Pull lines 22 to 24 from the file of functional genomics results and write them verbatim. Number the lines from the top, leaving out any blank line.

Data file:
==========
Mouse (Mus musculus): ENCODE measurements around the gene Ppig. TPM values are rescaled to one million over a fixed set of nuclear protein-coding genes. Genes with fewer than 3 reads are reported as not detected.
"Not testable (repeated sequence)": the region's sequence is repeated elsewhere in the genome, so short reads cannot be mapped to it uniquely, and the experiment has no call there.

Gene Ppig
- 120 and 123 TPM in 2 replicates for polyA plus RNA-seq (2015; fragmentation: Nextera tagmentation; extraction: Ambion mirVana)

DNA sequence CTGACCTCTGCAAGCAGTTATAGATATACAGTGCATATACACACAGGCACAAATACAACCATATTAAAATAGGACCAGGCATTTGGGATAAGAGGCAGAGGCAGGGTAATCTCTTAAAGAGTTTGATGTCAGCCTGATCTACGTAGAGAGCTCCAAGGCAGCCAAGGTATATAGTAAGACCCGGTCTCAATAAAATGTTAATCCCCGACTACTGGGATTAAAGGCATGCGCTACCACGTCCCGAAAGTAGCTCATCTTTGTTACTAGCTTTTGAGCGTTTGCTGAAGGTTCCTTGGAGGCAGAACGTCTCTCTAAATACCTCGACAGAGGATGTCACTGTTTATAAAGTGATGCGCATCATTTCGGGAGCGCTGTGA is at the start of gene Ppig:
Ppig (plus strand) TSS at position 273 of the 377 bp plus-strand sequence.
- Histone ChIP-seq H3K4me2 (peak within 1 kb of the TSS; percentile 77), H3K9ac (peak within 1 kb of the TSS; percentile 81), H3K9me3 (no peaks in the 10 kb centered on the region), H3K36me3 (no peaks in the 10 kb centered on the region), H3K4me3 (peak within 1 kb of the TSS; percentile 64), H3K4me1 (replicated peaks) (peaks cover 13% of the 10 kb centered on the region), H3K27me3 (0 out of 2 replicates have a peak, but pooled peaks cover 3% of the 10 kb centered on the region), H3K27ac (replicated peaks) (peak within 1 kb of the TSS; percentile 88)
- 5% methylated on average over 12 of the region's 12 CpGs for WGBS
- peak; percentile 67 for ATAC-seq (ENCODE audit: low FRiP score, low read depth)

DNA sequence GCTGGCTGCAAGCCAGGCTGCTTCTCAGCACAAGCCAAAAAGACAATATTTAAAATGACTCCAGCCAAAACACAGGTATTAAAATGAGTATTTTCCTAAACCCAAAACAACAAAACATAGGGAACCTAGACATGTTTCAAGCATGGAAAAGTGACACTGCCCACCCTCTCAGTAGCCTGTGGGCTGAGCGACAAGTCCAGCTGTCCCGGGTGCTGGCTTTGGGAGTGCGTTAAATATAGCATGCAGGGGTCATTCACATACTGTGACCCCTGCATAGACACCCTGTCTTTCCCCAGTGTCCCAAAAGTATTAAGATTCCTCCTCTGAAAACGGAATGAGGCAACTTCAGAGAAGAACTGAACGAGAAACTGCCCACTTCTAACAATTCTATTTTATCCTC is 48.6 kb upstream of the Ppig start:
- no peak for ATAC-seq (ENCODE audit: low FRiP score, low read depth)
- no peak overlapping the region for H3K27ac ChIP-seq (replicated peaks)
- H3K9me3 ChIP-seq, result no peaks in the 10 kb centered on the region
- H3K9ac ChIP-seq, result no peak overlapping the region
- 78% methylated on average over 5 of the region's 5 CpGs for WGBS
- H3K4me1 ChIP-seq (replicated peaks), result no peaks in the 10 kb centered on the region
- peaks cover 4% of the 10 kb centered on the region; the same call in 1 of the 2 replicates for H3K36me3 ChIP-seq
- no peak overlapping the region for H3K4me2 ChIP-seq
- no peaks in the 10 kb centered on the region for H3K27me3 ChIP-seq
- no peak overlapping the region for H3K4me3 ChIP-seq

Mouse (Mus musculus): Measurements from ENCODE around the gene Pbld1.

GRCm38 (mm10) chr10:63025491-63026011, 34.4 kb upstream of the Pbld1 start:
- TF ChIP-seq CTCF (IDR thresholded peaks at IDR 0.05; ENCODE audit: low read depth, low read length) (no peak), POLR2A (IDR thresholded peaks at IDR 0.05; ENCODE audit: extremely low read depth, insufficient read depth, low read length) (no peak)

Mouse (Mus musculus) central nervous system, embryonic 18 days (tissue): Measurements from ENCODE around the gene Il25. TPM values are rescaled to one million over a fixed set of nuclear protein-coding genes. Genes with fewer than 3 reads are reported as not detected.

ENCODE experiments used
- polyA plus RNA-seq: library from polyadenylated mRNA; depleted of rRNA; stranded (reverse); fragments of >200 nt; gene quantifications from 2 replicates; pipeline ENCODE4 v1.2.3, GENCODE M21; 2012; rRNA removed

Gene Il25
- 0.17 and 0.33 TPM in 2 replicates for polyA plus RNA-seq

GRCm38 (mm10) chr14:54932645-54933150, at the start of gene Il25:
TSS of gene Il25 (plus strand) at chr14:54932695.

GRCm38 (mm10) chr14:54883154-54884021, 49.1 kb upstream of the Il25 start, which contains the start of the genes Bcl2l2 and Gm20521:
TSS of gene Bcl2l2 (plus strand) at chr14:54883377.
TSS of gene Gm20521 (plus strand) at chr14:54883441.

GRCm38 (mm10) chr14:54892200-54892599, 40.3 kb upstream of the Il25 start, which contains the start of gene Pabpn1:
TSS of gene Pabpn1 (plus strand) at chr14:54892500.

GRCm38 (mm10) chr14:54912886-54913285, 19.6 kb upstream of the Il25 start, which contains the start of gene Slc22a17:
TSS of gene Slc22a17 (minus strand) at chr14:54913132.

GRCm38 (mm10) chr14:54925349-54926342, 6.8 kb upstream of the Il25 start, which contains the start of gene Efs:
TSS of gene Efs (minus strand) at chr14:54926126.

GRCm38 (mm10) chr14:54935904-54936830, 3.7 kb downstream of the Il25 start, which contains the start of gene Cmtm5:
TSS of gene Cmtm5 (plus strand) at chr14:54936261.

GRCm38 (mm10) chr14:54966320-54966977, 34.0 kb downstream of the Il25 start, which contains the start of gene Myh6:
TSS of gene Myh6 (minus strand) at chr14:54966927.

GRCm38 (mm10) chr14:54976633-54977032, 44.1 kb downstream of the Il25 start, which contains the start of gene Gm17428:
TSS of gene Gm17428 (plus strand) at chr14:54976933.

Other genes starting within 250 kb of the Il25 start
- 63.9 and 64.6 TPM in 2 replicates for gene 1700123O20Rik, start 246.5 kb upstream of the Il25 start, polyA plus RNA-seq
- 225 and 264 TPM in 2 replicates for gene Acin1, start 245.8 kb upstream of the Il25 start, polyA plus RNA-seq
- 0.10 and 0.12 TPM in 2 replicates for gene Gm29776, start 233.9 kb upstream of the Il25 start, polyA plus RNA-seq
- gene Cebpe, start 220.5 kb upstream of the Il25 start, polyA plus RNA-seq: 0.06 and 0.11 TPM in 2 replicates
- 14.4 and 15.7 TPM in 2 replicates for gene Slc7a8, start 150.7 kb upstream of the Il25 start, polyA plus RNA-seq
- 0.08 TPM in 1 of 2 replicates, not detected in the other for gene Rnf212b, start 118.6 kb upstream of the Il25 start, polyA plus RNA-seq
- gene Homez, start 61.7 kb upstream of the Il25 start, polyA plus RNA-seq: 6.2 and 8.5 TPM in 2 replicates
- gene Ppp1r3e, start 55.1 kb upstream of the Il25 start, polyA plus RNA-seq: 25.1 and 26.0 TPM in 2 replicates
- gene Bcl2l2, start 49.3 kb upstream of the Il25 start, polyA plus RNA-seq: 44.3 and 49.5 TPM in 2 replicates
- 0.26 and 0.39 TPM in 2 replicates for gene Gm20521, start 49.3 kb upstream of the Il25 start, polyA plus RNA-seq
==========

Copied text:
GRCm38 (mm10) chr10:63025491-63026011, 34.4 kb upstream of the Pbld1 start:
- TF ChIP-seq CTCF (IDR thresholded peaks at IDR 0.05; ENCODE audit: low read depth, low read length) (no peak), POLR2A (IDR thresholded peaks at IDR 0.05; ENCODE audit: extremely low read depth, insufficient read depth, low read length) (no peak)

Mouse (Mus musculus) central nervous system, embryonic 18 days (tissue): Measurements from ENCODE around the gene Il25. TPM values are rescaled to one million over a fixed set of nuclear protein-coding genes. Genes with fewer than 3 reads are reported as not detected.